An Explanation Of Immunotherapy

Written by on August 24, 2012 in Health - No comments | Print this page


Scientists have been studying the effects of the immune system for many years and this has led to research into the way in which the immune system’s response can be utilised to treat diseases such as cancer. Also known as biologic therapy or biotherapy, immunotherapy, as its name suggests, targets your immune system to elicit a favourable response to a specific medical condition.

There are two main types of immunotherapy: activation and suppression immunotherapy. Activation immunotherapy is designed to boost your immune system to fight off diseases such as cancer. Suppression immunotherapy, on the other hand, is used to prevent your immune system from producing a response. Suppression immunotherapy is used in the treatment of autoimmune disorders and severe allergies.

In the past few decades, activation immunotherapy has turned out to be an important treatment for several different types of cancer. This form of immunotherapy can help you to fight off cancer cells by either promoting your immune system’s own protein production or by providing your immune system with synthetic proteins.

Immunotherapy has been found to work more efficiently with certain types of cancer. While the treatment can be used as a sole therapy for certain types of cancer, it has a tendency to function more efficiently when it is used alongside other forms of cancer treatment.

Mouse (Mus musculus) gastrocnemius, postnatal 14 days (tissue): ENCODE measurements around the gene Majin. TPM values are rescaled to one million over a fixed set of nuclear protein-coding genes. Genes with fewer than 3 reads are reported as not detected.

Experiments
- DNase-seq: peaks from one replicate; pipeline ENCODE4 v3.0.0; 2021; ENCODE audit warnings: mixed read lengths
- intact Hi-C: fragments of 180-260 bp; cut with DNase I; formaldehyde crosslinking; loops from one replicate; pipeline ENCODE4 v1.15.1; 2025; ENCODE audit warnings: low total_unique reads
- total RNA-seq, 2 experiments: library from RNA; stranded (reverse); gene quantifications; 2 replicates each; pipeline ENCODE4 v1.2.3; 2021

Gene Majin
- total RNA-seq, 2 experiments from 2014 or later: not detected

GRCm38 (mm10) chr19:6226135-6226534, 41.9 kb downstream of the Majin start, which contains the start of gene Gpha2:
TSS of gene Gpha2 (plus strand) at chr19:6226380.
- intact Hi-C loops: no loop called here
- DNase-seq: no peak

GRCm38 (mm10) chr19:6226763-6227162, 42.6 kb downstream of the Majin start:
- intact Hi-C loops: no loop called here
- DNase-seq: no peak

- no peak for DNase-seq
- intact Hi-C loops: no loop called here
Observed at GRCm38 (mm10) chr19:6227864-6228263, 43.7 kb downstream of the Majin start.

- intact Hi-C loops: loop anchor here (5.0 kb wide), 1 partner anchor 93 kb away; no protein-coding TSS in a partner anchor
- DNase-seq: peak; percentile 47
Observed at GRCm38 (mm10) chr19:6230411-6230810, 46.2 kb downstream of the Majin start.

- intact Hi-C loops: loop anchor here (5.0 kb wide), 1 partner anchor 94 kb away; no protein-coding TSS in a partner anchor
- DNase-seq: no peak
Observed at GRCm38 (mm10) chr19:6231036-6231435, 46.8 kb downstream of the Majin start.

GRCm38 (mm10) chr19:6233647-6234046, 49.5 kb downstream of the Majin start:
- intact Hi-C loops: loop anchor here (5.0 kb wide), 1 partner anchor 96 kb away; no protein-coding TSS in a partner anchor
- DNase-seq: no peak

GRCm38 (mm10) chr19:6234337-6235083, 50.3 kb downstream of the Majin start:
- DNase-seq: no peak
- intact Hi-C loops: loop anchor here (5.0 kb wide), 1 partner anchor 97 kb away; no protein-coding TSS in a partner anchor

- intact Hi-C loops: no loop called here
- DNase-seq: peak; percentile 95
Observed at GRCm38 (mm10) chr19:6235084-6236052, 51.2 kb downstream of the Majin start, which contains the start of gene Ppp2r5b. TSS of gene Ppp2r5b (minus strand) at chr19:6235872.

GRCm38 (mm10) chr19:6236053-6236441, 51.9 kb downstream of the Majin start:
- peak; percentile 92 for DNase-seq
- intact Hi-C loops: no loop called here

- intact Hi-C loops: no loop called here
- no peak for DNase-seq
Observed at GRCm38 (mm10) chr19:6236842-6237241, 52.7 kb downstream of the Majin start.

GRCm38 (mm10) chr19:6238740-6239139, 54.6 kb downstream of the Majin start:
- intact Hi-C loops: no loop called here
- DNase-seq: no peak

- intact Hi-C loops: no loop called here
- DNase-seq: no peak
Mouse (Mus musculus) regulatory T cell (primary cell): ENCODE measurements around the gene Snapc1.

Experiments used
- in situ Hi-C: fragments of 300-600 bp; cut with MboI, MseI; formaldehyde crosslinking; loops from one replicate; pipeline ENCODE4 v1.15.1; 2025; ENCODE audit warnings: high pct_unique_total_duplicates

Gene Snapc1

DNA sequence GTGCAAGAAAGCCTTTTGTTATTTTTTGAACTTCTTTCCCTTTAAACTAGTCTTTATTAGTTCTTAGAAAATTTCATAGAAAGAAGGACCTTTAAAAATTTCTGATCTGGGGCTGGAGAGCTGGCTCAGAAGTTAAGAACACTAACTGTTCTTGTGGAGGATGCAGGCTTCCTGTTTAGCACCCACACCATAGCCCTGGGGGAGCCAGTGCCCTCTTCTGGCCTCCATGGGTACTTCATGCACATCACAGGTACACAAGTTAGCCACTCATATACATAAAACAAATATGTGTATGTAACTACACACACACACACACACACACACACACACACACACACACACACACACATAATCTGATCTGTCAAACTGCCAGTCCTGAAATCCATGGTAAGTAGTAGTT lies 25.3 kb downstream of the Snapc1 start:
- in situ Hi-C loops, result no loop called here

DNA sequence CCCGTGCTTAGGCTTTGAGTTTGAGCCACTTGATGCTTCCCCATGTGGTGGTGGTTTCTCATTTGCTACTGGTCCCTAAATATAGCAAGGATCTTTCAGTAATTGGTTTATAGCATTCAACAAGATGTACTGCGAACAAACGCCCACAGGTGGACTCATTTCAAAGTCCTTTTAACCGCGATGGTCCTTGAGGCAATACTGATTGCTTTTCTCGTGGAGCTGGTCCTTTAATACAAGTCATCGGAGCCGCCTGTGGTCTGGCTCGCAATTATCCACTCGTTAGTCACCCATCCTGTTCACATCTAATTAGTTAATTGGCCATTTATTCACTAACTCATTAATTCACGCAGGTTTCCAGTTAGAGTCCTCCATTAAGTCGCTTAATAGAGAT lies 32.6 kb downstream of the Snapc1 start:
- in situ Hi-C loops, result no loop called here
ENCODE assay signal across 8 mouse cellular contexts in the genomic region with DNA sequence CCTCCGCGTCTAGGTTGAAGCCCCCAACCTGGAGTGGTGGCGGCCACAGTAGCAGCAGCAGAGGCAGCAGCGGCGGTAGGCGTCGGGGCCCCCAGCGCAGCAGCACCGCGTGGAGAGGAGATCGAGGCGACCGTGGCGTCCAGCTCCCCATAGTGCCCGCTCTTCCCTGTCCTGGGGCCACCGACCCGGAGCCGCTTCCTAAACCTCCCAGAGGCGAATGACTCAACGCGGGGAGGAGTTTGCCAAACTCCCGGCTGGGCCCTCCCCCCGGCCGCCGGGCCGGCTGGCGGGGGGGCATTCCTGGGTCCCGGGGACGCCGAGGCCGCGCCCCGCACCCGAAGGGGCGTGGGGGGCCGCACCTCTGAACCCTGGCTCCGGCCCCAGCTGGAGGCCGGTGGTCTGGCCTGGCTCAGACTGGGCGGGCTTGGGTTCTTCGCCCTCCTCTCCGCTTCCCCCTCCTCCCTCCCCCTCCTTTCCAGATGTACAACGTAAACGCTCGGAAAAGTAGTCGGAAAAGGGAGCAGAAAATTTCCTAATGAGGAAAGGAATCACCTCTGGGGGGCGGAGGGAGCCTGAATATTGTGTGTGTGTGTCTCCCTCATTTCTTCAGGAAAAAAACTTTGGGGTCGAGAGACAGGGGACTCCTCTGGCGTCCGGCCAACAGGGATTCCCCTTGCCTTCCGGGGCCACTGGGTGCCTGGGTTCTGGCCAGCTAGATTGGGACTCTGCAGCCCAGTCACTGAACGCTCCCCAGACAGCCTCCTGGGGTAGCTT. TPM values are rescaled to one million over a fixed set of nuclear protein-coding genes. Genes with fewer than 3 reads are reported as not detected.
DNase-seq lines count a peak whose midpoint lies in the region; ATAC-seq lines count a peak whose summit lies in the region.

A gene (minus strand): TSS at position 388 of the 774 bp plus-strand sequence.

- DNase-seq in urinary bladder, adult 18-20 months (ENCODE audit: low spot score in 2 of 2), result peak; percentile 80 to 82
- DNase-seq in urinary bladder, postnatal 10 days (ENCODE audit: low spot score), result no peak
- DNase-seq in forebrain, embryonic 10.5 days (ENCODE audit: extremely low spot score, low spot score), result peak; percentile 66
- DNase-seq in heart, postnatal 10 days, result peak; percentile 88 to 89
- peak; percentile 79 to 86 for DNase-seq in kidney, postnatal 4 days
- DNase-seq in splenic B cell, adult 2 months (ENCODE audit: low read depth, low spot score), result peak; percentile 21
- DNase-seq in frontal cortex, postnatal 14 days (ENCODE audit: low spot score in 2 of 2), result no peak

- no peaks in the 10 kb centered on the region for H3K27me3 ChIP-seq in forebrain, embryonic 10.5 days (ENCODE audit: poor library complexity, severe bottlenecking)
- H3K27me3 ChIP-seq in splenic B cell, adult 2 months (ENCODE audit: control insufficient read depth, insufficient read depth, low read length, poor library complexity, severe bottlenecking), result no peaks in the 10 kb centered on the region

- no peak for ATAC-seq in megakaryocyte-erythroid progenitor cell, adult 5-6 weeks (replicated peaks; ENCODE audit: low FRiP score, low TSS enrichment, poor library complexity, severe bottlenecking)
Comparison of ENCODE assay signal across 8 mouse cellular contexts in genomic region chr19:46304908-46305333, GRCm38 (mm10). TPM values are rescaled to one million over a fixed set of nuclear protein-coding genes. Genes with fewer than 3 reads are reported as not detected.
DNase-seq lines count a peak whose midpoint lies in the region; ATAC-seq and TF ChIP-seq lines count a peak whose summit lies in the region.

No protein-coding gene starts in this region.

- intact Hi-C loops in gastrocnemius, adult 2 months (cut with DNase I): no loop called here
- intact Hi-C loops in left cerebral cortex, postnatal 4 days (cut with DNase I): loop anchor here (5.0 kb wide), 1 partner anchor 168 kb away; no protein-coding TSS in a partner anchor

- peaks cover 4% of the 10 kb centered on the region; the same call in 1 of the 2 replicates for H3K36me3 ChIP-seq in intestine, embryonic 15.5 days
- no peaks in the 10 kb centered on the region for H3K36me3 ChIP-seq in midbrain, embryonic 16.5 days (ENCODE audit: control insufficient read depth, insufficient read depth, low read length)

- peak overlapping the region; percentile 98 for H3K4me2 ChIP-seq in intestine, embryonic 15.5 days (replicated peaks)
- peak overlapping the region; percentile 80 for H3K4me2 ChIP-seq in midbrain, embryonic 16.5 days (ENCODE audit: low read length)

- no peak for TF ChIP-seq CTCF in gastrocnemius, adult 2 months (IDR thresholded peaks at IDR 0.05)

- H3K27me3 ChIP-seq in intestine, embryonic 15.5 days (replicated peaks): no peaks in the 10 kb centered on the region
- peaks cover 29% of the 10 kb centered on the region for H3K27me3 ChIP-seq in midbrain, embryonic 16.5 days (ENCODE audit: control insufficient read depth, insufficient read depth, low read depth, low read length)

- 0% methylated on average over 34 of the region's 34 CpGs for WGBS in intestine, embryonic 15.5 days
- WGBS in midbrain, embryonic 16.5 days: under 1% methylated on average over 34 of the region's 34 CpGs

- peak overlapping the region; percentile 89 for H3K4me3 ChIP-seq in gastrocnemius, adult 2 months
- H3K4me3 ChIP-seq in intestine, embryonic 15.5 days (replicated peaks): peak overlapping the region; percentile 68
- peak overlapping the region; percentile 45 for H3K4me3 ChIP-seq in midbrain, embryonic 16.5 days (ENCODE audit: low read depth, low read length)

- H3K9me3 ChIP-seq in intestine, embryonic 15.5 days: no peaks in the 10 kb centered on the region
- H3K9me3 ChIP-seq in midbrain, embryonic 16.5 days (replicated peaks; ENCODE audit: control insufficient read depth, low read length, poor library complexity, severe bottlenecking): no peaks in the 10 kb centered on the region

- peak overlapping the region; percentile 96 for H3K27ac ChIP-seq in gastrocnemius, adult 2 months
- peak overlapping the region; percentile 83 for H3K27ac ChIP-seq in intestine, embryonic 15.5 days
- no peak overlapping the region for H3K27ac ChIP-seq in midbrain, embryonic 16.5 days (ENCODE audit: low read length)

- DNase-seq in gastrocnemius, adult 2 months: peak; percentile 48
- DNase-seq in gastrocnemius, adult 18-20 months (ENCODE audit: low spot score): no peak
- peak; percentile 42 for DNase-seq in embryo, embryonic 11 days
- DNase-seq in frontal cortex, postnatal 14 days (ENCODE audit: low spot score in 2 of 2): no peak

The main forms of immunotherapy used to treat cancer are:

Monoclonal antibodies
Antibodies are proteins produced by the immune system. When you receive monoclonal antibodies, you will be provided with synthetic versions of these proteins. Antibodies are useful in the treatment of cancer as they can be created to target specific parts of cancer cells.

Cancer vaccines
Vaccines are substances introduced into your body to stimulate the production of antibodies. While you may consider vaccines to be substances given to healthy individuals to help to prevent infections, certain types of vaccines can treat cancer.

Non-specific immunotherapies
These treatments are designed to boost your immune system as a whole and can promote greater immune system activity against cancer cells.

Immunotherapy is used to treat a range of cancers, including bladder, colon, breast, kidney, lung and prostate cancers. In addition, immunotherapy can be used in the treatment of leukaemia, lymphoma, melanoma and multiple myeloma. As the majority of immunotherapy treatments work by targeting specific areas of cancer cells, these treatments are considered to be a form of targeted medical treatment, which contrasts from less specific treatments, such as chemotherapy.

As with all types of medical treatment, immunotherapy can cause side effects. The side effects of immunotherapy differ from person to person but may include flu-like symptoms, such as chills, fever, nausea and loss of appetite. Fatigue is a common side effect of immunotherapy. Rashes or swelling may result at the injection site and your blood pressure may fall following treatment. Treatment may cause other side effects and these will be discussed by your doctor.

Many other forms of immunotherapy are currently being researched for use against cancer. Future immunotherapy treatments are likely to work more effectively than current treatments and will revolutionise cancer treatment further still.

This is a guest post.  Written by Kat Kraetzer, an experienced blogger working in the health-care industry for many years.

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